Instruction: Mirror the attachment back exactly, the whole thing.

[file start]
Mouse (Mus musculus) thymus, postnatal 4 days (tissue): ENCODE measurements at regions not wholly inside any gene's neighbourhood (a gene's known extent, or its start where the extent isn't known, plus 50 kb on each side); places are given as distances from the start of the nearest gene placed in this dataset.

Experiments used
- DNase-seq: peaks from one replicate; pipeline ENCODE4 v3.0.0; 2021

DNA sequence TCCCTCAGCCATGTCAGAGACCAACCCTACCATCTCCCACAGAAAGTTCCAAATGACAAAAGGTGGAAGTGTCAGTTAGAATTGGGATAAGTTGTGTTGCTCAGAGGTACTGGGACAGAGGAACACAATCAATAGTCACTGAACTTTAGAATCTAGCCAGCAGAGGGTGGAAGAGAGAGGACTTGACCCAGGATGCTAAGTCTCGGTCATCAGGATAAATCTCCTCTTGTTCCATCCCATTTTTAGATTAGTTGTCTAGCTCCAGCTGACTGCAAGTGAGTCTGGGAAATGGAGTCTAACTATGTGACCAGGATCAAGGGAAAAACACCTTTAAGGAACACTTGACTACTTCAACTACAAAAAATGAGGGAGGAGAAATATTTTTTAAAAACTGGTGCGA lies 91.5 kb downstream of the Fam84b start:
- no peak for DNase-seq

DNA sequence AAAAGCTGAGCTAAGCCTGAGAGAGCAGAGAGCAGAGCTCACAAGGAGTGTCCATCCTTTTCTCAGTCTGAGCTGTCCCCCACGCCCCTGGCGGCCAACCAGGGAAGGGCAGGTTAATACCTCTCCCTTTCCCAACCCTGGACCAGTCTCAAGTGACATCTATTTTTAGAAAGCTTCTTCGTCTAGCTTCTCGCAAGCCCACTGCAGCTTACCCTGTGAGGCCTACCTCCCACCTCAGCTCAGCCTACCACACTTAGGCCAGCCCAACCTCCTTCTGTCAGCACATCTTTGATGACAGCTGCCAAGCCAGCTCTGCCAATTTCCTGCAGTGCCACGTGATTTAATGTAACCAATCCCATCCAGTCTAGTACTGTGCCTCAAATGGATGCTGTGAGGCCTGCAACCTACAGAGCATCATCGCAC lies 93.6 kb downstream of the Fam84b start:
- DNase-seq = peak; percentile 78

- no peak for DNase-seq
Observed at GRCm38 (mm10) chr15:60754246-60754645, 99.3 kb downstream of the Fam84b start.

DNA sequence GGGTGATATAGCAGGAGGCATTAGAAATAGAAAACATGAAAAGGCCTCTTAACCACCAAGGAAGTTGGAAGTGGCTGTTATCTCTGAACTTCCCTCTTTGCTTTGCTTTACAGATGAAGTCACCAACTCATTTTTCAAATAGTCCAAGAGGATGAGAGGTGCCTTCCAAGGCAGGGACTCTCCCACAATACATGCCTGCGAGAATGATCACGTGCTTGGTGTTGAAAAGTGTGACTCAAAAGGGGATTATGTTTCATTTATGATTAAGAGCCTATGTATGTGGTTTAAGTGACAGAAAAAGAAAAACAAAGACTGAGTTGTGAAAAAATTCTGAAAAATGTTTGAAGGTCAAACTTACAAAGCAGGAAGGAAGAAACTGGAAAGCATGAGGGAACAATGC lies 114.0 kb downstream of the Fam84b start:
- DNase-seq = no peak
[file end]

Mouse (Mus musculus) thymus, postnatal 4 days (tissue): ENCODE measurements at regions not wholly inside any gene's neighbourhood (a gene's known extent, or its start where the extent isn't known, plus 50 kb on each side); places are given as distances from the start of the nearest gene placed in this dataset.

Experiments used
- DNase-seq: peaks from one replicate; pipeline ENCODE4 v3.0.0; 2021

DNA sequence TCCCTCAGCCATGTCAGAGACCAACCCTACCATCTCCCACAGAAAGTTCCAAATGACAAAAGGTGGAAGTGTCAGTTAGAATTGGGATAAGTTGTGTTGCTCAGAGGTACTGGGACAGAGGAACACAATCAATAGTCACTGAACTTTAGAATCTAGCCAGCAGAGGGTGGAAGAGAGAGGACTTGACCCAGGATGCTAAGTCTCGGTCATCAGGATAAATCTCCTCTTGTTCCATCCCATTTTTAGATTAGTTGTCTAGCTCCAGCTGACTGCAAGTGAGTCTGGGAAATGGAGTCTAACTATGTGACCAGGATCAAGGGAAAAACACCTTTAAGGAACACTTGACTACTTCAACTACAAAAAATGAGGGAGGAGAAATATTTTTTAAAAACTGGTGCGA lies 91.5 kb downstream of the Fam84b start:
- no peak for DNase-seq

DNA sequence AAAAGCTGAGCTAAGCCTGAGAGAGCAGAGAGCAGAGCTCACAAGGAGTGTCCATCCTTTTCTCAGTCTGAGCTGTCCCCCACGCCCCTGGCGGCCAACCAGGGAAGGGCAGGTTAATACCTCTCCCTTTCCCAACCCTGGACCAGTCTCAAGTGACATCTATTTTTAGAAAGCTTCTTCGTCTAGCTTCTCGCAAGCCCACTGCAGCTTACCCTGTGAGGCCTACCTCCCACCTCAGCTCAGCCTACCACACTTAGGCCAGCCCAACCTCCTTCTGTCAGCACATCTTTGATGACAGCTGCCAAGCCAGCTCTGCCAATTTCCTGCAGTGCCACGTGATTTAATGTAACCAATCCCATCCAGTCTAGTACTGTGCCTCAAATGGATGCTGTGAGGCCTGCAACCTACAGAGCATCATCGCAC lies 93.6 kb downstream of the Fam84b start:
- DNase-seq = peak; percentile 78

- no peak for DNase-seq
Observed at GRCm38 (mm10) chr15:60754246-60754645, 99.3 kb downstream of the Fam84b start.

DNA sequence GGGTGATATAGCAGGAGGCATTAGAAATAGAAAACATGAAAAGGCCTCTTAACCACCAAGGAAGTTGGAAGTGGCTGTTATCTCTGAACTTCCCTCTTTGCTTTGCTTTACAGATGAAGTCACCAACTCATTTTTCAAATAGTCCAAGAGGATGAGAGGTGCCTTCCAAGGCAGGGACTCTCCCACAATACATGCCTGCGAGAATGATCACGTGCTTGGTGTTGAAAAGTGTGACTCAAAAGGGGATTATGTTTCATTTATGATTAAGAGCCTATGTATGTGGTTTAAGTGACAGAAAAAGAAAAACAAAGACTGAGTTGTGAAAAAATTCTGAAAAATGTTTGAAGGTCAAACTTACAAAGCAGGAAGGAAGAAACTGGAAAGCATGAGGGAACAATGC lies 114.0 kb downstream of the Fam84b start:
- DNase-seq = no peak